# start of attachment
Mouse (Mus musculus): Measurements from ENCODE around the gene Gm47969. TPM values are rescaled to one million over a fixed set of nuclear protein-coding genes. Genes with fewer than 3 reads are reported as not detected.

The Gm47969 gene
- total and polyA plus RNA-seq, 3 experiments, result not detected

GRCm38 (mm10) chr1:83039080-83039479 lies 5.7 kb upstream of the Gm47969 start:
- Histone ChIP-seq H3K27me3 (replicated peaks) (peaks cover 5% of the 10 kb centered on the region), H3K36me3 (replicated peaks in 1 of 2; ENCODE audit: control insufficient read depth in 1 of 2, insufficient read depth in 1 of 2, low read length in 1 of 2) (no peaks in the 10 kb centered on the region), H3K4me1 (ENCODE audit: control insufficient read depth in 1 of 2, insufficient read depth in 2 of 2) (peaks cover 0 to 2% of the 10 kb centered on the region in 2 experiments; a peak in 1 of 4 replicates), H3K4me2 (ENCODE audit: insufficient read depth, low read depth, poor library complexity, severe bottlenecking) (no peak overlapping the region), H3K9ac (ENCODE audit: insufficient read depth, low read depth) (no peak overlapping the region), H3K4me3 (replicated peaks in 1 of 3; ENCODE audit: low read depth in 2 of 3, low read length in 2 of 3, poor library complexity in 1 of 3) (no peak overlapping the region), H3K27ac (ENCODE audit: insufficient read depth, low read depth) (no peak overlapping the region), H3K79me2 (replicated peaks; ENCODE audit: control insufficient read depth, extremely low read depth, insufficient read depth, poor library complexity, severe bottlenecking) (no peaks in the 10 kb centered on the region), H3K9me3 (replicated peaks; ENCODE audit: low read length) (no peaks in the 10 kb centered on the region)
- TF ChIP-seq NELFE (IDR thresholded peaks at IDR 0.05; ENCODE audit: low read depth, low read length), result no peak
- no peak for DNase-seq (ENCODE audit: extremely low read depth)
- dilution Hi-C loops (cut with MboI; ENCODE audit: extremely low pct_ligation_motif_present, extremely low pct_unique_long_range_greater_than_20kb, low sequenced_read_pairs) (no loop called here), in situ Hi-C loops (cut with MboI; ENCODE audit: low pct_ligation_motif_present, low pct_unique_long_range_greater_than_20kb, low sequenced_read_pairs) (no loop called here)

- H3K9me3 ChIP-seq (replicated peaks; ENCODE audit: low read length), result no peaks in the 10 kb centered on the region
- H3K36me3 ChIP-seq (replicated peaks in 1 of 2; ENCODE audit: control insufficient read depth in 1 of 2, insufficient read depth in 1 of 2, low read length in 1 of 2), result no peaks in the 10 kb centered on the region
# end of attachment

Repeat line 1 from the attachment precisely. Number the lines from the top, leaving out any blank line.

Mouse (Mus musculus): Measurements from ENCODE around the gene Gm47969. TPM values are rescaled to one million over a fixed set of nuclear protein-coding genes. Genes with fewer than 3 reads are reported as not detected.